The life insurance industry has enjoyed some slow but steady gains over the past few years, as the economy has continued to improve and more consumers have aged into life circumstances that are often seen as requiring life insurance coverage. As a consequence, the new life insurance premium sales have ticked up over the course of 2017.
Total new individual life insurance premiums rose 1 percent last year in comparison with 2016, marking the fourth straight year in which this measure increased at least slightly, according to the latest U.S. Retail Individual Life Insurance Sales Survey from LIMRA. However, this increase came despite the fact that the number of new policies sold declined 3 percent, indicating that while fewer people are buying coverage, those who do so are now buying more of it.
Breaking it down
It will come as no surprise to those in the industry that sales varied sharply across multiple types of life coverage and that was certainly the case in the fourth quarter, the report said. For instance, new premiums for whole life policies slipped 4 percent even as the majority of insurers said they saw growth for these products, and they finished the entirety of 2017 unchanged from 2016.
Meanwhile, total universal life premiums slipped 4 percent in the fourth quarter but were up 1 percent year over year, the report said. The big activity driver was indexed universal life, which jumped 9 percent in the fourth quarter, and 8 percent annually.
"Most detrimental to [overall] growth in the fourth quarter was a 20 percent drop in fixed universal life insurance sales," noted Ashley Durham, assistant research director at LIMRA Insurance Research. "In fact, non-indexed universal life insurance annualized premium sales fell by more than $100 million in the final quarter of 2017."
Finally, term life insurance rose 1 percent in the fourth quarter and 2 percent year-over-year, the report said. These types of policies comprised 21 percent of the total life insurance market last year.
Other products falling back
Meanwhile, the latest data on annuity sales showed that these types of products are still seeing sales slide, according to LIMRA Secure Retirement Institute's Fourth Quarter 2017 U.S. Individual Annuity Sales Survey. In the fourth quarter of the year, sales were flat, countering six straight quarters of decline, but it wasn't enough to outweigh the 8 percent annual decline seen over the course of 2017.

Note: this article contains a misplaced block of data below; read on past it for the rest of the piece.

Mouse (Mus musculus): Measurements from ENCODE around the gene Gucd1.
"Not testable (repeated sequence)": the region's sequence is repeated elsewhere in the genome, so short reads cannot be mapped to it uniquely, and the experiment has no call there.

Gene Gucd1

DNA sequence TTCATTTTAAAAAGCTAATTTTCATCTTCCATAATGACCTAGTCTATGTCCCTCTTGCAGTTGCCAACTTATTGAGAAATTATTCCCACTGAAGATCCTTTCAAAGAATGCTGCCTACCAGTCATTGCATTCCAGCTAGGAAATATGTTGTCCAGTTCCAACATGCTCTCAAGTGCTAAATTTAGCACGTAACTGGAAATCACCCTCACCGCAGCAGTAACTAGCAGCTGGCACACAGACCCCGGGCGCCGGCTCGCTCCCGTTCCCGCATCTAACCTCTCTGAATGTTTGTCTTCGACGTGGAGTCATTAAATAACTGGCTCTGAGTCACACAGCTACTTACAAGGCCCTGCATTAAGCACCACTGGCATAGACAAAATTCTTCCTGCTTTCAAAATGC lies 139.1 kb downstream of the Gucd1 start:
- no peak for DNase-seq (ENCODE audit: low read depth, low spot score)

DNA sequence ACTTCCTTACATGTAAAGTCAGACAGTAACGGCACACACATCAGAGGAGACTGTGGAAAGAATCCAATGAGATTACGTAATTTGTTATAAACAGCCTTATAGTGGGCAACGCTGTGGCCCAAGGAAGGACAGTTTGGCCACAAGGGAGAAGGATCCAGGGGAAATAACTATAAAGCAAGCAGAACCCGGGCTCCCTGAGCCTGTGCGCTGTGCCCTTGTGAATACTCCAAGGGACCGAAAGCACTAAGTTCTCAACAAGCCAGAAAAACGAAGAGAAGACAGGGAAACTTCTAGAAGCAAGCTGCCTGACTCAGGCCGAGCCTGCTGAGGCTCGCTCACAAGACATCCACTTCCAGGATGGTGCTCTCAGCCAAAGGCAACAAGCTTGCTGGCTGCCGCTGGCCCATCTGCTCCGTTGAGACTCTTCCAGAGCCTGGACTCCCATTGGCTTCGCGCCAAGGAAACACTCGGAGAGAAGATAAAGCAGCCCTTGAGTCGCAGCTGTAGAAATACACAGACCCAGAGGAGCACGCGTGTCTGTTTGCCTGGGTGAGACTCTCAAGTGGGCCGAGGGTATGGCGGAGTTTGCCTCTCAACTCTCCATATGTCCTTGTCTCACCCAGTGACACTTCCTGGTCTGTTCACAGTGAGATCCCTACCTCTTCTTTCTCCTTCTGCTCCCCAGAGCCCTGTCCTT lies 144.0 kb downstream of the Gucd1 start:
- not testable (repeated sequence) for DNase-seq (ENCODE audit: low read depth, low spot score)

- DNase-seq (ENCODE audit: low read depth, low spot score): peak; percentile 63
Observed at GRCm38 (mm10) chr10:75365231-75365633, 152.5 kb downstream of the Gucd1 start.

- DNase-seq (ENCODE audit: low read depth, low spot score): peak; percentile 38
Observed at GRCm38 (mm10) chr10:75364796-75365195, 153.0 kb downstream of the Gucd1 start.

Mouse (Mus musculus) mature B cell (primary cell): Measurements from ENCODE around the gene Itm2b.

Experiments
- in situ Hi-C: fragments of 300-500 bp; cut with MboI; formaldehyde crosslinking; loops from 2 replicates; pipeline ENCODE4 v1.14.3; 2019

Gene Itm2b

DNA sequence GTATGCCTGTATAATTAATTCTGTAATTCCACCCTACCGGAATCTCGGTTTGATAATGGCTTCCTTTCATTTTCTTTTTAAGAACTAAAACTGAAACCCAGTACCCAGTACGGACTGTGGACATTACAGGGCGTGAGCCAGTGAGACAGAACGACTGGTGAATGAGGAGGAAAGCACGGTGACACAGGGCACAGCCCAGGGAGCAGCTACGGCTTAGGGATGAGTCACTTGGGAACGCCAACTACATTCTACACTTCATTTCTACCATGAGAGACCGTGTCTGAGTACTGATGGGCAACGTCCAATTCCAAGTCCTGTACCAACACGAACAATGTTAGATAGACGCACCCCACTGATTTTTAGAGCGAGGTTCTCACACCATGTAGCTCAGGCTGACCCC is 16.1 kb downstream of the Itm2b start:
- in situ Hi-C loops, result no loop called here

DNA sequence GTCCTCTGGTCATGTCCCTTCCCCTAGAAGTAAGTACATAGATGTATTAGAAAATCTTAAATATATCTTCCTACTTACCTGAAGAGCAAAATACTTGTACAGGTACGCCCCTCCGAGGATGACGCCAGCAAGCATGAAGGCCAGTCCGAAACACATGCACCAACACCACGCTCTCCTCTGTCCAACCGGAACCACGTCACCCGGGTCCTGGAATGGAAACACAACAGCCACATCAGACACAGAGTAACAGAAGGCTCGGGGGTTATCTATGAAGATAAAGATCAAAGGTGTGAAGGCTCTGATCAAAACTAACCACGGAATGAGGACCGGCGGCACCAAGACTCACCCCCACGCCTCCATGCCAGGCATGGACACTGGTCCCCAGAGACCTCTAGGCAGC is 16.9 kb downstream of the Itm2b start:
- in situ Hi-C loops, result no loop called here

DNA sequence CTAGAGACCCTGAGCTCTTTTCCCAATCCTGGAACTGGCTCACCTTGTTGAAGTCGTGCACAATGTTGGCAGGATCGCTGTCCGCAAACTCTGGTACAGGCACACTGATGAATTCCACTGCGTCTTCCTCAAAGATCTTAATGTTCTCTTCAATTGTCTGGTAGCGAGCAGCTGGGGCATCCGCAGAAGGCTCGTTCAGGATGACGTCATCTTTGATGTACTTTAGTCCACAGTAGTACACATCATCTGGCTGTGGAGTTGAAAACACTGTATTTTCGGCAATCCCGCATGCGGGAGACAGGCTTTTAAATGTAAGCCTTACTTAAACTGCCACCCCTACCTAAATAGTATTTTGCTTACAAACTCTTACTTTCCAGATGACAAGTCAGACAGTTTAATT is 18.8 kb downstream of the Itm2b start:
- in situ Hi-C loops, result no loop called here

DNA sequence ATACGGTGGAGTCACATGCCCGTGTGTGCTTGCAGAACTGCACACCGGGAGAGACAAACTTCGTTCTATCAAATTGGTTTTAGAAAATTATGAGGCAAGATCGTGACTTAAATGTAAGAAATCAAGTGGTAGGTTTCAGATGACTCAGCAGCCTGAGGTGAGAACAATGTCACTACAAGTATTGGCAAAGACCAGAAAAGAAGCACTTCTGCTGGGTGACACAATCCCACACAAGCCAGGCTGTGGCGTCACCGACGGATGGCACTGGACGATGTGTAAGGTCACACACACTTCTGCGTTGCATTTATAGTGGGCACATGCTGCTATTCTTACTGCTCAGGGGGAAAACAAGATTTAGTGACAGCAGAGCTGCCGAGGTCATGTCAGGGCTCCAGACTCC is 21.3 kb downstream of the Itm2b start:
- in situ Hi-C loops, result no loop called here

Todd Giesing, director of Annuity Research at the LIMRA Secure Retirement Institute, noted that implementation of a new rule from the Department of Labor was one of the biggest drivers of this decline, the report said. However, variable annuities only slipped 2 percent on an annual basis in the fourth quarter, while structured annuities were up 10 percent annually.
Total fixed annuity and indexed annuity sales were both up in the fourth quarter as well, and in a lot of cases, some of these declines could be attributed to rising interest rates and consumers turning to more short-term investments as safe harbors for their capital, the report said.
Long-term care coverage also taking a step back?
In addition, consumers seem to be increasingly shying away from long-term care coverage as part of their overall financial planning, simply because premiums on such policies are starting to rise sharply, according to Hartford Business. In recent years, people who have had long-term care coverage for years are now beginning to see their premiums - already in the thousands of dollars annually - rise by amounts in the double digits each year, to the point that it's simply no longer affordable to keep the coverage.
This comes at a time when criticism of the practice is on the rise, and insurers' responses to that problem has been to explain that they made some critical mistakes when it came to estimating long-term costs decades ago, and those must now be accounted for, the report said. However, this has led to many people letting their coverage lapse, and new policy sales certainly haven't improved to the point that they make up the disparity.
No matter what type of long-term investments consumers make, it's important that they regularly review their needs and capabilities to determine what mix of financial products will work best for them not only now, but potentially decades down the line as well. Consequently, insurers may have a bigger role to play in helping consumers understand these needs and what they can do together to meet them.